By being aware of our cognitive biases and taking steps to overcome them, we can increase our chances of selecting the right team members and building a successful organization.

The Issue of Hiring Ourselves

As a leader, one of the most important things to be good at is selecting the right team and helping them achieve the desired results. However, it is surprising that there are no courses or books available on this topic. The lack of knowledge on this subject makes it difficult for leaders to recruit the right people for their team.

It is important to understand that selecting the right people is crucial for the success of any organization. A bad hire can cost up to 30% of the role’s salary, according to the US Department of Labor. Moreover, selecting the wrong person can negatively impact the culture of the organization, limit growth, and affect the happiness of both the leader and the team.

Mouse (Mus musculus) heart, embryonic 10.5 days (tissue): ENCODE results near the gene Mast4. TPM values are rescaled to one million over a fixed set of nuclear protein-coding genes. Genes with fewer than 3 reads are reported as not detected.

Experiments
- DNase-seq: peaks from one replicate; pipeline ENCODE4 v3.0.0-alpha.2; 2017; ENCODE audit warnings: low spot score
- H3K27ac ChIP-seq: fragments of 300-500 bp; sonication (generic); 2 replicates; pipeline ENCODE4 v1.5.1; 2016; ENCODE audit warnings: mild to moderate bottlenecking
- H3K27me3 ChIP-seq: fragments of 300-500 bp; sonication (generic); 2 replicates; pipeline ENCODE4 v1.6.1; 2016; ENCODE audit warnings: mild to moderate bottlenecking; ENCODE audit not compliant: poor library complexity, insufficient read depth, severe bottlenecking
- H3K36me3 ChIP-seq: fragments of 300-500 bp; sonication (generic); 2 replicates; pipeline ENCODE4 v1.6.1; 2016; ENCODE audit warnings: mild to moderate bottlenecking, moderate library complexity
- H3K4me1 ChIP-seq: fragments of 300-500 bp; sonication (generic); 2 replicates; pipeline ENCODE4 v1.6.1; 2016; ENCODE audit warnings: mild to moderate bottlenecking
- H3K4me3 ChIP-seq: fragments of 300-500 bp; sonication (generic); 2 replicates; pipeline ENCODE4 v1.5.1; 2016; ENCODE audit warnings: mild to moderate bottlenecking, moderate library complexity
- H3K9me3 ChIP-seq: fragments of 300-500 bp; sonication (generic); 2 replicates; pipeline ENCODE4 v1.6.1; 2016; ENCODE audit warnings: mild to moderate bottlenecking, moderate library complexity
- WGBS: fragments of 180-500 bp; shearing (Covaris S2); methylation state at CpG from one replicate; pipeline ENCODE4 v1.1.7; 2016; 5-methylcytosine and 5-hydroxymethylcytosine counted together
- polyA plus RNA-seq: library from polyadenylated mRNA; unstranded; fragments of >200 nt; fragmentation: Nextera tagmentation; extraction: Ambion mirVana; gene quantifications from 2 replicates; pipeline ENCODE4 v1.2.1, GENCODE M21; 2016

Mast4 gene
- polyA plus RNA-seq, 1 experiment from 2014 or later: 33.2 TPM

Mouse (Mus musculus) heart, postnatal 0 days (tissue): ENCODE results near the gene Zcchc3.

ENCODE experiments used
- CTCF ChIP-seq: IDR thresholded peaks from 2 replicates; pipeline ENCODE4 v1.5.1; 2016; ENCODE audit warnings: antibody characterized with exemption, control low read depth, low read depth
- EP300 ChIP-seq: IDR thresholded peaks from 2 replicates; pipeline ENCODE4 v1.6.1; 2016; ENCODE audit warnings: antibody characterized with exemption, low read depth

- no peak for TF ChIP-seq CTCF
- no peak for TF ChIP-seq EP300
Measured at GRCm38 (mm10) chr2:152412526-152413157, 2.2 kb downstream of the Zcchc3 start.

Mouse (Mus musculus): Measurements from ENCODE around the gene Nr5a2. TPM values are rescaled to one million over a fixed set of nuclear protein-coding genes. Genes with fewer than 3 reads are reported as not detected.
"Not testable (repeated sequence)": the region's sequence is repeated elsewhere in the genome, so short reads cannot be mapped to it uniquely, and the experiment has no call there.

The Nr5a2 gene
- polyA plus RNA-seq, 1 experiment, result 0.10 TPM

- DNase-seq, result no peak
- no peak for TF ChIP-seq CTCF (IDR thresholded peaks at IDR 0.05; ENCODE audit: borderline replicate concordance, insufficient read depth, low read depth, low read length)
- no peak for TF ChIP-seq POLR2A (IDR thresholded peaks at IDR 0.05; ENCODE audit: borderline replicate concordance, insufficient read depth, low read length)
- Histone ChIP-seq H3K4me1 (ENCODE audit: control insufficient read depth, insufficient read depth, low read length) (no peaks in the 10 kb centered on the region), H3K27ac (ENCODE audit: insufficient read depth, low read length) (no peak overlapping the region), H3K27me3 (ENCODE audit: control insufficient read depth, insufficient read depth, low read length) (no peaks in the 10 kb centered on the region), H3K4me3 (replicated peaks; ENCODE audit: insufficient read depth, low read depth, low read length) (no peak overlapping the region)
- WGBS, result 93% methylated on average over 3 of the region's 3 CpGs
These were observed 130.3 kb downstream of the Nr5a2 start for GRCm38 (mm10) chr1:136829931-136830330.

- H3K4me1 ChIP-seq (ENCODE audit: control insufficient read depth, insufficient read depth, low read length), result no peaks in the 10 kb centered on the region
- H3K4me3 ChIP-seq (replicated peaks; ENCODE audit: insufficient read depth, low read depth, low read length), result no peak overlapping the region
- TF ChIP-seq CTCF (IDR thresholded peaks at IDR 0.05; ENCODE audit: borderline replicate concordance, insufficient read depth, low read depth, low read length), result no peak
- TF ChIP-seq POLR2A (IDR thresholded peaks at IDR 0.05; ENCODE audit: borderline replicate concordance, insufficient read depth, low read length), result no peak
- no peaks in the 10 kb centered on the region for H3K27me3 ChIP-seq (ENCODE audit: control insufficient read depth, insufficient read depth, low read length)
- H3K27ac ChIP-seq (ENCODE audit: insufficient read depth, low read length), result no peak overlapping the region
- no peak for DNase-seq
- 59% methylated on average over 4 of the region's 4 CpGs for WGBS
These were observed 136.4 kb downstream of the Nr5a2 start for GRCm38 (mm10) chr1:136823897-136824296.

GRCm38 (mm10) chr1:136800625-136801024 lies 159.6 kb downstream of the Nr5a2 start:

One of the common mistakes that leaders make is trying to hire people who are similar to themselves. This is because they believe that they are the best employee and that the person they select should have the same qualities as themselves. However, this approach can limit the diversity of the team and result in a lack of complementary skills.

Another mistake is trying to hire people who can do everything. Leaders should focus on selecting people who are the best in their respective roles, just like a football team has the best attacker, goalkeeper, and defender.

Lastly, leaders tend to hire people who are worse than themselves. However, this approach can limit the growth of the organization and prevent the leader from learning from their team. As a leader, it is important to hire people who are smarter and better than oneself.